Do you know when washing dishes becomes delightful?
When you’re doing it next to your little brother and having a conversation together. That’s when washing dishes becomes delightful. You could have, of course, rushed through your sink of pots and pans completely ignoring that your brother was next to you. But you didn’t. And the moment you slowed down enough to value people over your projects, washing dishes became delightful.
Valuing people, including your siblings, is important for yourself and others. Personally, it allows you to have friendships and impact beyond yourself – it adds value to yourself. Secondly, when you value others, they feel important, worth something, and special.
Whenever someone looks me in the eye, uses my name, or ask me about myself I feel special. I feel like I’m interesting. Oddly enough, that feeling stays with me for hours, sometimes days. No one bought me a car or gave me dark chocolate from Trader Joes, they just valued me and that makes me want to value me, too.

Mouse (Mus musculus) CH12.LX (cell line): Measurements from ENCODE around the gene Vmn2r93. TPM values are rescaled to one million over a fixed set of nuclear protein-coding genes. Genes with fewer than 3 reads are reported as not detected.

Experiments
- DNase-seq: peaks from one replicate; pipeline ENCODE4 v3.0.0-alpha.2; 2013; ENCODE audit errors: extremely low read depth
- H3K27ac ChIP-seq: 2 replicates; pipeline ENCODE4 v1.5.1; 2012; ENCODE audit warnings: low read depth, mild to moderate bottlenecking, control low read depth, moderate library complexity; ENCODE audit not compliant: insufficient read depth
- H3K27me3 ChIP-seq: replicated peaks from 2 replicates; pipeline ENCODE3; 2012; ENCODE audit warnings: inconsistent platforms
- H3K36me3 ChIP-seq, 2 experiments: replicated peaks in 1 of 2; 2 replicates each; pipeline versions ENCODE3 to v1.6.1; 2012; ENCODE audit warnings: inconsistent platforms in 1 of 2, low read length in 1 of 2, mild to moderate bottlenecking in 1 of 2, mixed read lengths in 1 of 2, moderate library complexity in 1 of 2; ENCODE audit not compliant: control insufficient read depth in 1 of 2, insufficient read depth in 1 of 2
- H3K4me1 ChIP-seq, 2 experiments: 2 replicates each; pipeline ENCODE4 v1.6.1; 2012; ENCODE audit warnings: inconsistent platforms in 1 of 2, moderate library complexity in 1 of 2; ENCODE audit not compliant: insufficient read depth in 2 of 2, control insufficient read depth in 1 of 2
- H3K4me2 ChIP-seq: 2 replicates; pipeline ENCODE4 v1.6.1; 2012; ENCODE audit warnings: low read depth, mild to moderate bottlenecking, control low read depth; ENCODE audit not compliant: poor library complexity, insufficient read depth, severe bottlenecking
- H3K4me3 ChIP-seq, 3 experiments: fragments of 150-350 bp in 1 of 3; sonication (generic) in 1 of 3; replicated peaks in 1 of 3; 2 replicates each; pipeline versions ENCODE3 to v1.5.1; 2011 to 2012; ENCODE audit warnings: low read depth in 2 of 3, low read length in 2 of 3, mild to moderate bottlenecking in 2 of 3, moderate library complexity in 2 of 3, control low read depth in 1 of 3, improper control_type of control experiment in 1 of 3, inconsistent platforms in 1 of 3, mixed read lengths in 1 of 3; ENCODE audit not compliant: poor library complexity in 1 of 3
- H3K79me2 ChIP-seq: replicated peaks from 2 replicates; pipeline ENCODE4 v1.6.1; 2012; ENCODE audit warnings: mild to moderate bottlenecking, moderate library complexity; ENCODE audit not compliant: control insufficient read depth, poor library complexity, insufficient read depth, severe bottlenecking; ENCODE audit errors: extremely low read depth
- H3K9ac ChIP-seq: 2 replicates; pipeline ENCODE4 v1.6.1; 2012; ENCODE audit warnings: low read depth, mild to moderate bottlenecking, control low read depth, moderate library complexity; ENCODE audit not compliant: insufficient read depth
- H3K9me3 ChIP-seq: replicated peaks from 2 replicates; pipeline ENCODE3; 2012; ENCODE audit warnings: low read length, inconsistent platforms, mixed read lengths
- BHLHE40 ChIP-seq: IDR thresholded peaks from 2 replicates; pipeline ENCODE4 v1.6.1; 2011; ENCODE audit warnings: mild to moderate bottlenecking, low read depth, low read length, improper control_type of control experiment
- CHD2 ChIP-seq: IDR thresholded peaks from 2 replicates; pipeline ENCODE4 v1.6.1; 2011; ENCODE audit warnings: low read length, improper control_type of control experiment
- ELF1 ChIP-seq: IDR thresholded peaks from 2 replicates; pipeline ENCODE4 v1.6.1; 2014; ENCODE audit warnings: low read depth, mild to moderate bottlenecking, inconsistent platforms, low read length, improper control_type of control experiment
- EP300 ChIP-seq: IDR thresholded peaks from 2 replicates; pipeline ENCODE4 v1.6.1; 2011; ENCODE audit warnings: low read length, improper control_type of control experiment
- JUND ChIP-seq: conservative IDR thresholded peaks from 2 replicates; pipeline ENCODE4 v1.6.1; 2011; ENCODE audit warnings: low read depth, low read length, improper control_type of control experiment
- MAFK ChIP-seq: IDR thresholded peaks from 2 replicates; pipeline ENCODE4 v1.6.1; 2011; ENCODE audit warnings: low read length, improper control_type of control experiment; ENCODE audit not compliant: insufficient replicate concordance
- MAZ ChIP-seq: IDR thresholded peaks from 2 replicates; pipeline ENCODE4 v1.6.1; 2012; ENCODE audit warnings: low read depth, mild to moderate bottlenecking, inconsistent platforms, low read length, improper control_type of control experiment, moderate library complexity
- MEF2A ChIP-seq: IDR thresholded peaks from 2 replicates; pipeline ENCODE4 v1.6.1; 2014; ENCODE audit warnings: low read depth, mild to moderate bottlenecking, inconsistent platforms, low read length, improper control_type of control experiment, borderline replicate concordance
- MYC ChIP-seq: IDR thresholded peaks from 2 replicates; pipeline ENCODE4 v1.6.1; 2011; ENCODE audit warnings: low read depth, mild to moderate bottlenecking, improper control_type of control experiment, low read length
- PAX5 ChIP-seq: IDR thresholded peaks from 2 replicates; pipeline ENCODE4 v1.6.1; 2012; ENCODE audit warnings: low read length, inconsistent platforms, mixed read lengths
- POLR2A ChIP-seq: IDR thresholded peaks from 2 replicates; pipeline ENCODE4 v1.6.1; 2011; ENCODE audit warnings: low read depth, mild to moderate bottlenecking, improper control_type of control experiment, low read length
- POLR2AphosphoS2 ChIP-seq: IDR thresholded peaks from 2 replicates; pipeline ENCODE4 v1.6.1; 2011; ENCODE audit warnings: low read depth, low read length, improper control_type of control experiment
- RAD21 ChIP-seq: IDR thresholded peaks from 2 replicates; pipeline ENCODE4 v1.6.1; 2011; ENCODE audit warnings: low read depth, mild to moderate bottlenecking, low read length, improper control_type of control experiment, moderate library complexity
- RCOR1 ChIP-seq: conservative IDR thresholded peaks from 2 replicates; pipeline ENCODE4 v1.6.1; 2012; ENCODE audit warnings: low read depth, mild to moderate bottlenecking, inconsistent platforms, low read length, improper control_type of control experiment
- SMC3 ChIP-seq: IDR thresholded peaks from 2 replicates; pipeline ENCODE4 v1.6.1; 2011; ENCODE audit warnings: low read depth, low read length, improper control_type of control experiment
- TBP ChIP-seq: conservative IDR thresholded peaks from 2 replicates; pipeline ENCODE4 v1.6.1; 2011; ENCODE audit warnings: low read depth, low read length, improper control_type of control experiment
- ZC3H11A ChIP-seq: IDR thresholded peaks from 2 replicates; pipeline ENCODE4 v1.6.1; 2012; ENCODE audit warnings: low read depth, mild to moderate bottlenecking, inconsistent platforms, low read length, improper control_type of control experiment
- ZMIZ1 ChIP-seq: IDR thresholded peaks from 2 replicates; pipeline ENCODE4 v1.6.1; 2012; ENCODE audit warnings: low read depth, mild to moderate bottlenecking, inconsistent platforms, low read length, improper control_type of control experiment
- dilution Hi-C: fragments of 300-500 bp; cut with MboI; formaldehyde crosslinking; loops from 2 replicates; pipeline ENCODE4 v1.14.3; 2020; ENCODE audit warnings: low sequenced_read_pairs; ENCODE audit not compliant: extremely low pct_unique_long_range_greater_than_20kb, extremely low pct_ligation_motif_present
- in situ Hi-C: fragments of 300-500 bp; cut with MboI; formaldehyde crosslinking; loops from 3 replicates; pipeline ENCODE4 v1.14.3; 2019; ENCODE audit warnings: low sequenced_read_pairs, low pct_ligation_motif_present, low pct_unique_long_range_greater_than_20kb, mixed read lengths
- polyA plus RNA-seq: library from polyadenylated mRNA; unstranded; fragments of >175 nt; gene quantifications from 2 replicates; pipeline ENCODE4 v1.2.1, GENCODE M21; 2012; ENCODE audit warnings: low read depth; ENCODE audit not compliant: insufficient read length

When someone values me I want to value me, too.
When we value others, a natural response is for them to value themselves. If for not other reason, I think we should value others. It’s nice to have friends, but valuing someone goes beyond creating a network for your business or finding a jogging buddy. It’s soul-deep and often silent. In inaudible tones it echoes, “You are worth my time. Therefore, you have meaning that this world should not go without. You are important.”
As you wrung out the sponge it wasn’t the suds or stacks of dishes on the drying rack that made your chore delightful, it was that your brother valued your presence and you valued his. When you valued each other’s presence over your chore you silently communicated, “You are special.”
P.S. Communicating that you value people over projects is simple, but it requires you you be intentional and disciplined. I know your life is a blur of projects – important ones I’m sure – so, in the next letter I’m going to share my favorite tips of valuing people over projects.
PC: Deborah Dewitt